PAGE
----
Robert Daglish (1779–1865) was a colliery manager, mining, mechanical and civil engineer at the beginning of the railway era. He was born in North East England and became a member of the Institution of Civil Engineers in 1830. Following his death at Orrell on 28 December 1865 he was buried at Wigan Parish Church. He had married Margaret Twizel in 1804; their children included George (1805–1870), who became a surgeon, and Robert, who also was an engineer.[1]

Dalglish moved to Lancashire in 1804 where he was employed by Lord Balcarres of Haigh Hall to manage the Haigh Foundry and adjacent Brock Mill Forge. While there he built pumping, winding and blast engines which in their day were described as “improved and efficient machines”.[2]

Around 1810, Daglish moved to Orrell where he was appointed manager of John Clarke’s Orrell Colliery. Having seen John BlenkinsopJohn Blenkinsop (1783 – 22 January 1831) was a mining engineer at Charles Brandling’s Middleton Collieries who patented a rack and pinion system for a steam locomotive and commissioned the first practical railway locomotive from Fenton, Murray and Wood’s Round Foundry in Holbeck, Leeds in 1811. ‘s rack locomotive for the Middleton Railway near Leeds in 1812, under licence, he built the Walking Horse The Walking Horse, Lancashire’s first steam locomotive, was built by Robert Daglish in 1812 at the Haigh Foundry for colliery owner, John Clarke and it entered service the following year. to a similar design as Blenkinsop’s SalamancaSalamanca, designed and built by Matthew Murray in 1812, was the world’s first commercially successful steam locomotive..[2] He converted the colliery wagonway between the pits at Winstanley and the Leeds and Liverpool Canal at Crooke to a running track with stone sleepers and iron rails.[3][4] The locomotive was built at Haigh Foundry. Under Daglish’s management the colliery was extremely profitable.[2] He built two more locomotives and said they each did the work of 14 horses saving the company about £500 per year.[4]

Dalglish supervised much of the construction work on the Bolton and Leigh Railway The Bolton and Leigh Railway (B&LR), Lancashire's first public railway, was promoted as a mineral line in connection with William Hulton's coal pits to the west of his estate at Over Hulton. which opened in 1828.[5] He rebuilt the locomotive, Novelty, for the St Helens and Runcorn Gap Railway in 1833. With his son, Robert who erected the machinery for that railway’s inclined planes, they operated the line from 1839 until 1848. Dalglish was consulted by other railway companies such as the Newcastle & Carlisle Railway in 1832 and the Great North of England Railway. He won a prize in the London and Birmingham Railway’s competition for the best design for rail chairs. In North America, Dalglish was consulted by the Baltimore and Susquehanna, the Boston and Providence, the New York and Harlem and Norwich and Worcester Railroads.[1]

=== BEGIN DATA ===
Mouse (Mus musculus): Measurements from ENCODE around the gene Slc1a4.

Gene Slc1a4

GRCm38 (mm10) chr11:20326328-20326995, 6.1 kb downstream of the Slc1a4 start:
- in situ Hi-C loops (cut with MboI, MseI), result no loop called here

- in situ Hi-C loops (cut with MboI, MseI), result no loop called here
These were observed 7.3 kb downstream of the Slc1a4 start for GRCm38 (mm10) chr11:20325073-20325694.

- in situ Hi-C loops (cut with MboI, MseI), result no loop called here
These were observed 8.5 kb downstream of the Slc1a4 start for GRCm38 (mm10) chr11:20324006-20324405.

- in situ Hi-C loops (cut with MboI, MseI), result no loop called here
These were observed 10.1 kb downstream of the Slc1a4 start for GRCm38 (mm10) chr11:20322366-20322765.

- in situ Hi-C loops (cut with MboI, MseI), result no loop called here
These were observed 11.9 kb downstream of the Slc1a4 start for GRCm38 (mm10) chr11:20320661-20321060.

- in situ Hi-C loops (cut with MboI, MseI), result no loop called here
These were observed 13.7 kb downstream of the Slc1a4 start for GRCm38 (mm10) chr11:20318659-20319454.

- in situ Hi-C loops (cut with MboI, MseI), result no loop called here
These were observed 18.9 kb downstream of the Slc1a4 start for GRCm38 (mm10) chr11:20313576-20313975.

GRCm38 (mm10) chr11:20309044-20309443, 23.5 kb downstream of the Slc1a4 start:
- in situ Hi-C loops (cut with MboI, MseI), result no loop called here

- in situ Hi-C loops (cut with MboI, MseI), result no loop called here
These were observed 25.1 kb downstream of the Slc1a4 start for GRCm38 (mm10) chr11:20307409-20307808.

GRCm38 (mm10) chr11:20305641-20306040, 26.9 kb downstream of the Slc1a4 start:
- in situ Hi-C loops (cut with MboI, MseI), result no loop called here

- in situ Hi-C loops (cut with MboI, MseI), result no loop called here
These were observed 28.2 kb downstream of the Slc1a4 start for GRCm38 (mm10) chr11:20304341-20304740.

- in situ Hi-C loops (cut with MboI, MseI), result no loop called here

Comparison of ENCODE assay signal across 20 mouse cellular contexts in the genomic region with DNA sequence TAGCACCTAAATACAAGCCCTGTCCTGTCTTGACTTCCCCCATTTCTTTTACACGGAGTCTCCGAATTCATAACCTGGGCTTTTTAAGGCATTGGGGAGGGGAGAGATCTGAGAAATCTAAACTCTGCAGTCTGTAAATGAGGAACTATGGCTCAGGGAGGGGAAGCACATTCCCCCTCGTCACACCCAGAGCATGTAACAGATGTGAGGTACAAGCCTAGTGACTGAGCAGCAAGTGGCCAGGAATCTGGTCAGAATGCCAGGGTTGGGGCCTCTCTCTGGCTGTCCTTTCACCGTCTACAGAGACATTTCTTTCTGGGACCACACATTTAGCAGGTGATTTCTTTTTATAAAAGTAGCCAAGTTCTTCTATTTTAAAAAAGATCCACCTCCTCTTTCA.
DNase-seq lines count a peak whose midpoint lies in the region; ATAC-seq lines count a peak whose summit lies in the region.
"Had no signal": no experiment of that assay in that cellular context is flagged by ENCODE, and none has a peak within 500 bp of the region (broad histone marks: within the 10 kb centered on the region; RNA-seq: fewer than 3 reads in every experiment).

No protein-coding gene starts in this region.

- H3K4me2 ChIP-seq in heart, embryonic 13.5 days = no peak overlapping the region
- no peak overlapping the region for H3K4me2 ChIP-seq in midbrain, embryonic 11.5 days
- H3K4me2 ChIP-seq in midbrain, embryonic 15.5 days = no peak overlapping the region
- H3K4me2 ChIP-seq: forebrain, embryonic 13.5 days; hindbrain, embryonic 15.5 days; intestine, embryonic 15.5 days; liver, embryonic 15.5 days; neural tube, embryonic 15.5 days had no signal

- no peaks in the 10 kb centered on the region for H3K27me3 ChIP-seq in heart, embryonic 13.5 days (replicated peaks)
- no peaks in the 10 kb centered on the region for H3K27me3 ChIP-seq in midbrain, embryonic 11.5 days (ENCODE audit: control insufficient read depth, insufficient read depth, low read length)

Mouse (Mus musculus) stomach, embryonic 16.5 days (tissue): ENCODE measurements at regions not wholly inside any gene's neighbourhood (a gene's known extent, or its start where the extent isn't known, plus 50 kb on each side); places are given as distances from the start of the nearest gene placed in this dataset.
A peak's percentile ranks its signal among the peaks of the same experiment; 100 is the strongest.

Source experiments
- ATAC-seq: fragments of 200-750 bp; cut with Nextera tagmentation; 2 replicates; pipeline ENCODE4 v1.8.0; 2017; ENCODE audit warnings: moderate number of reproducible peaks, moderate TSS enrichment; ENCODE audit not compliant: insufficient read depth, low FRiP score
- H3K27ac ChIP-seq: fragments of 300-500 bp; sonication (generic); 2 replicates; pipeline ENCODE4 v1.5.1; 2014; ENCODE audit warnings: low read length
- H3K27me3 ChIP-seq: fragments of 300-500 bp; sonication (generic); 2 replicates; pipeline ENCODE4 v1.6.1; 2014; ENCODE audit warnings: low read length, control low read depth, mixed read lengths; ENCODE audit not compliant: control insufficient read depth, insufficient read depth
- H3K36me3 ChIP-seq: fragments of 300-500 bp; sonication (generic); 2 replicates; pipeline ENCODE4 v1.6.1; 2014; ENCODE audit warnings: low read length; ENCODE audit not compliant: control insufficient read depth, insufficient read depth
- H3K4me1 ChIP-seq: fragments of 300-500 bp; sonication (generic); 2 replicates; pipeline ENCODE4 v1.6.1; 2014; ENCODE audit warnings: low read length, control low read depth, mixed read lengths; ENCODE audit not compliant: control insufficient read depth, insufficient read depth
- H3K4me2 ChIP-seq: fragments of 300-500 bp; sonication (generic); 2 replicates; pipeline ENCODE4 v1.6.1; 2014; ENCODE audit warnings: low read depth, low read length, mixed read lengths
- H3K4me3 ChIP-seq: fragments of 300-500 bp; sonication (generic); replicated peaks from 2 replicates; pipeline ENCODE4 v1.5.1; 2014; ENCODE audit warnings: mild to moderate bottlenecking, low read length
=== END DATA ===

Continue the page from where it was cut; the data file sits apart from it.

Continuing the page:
Daglish’s son, Robert (1809 – 1883) was also an engineer. He trained with Hick and Rothwell in Bolton before moving to Lee Watson and Company’s St Helens Iron Foundry. The foundry supplied machinery for mills, mines, waterworks, glassworks, and railways. Iron lattice truss bridges were supplied to the Liverpool and Bury Railway in 1846. He was also a railway contractor.

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Bibliography


Anderson, D. (1975). The Orrell Coalfield, Lancashire 1740-1850. Moorland Publishing Company.
Chimes, M. (2002). Daglish, Robert. In Skempton (Ed.), A biographical dictionary of civil engineers in Great Britain and Ireland. Vol. 1: 1500 - 1830. Inst. of Civil Engineers.
Preece, G. (1985). Coalmining in Salford, A Photographic Record. City of Salford Cultural Services.
Sweeney, D. J. (1996). A Lancashire Triangle Part One. Triangle Publishing.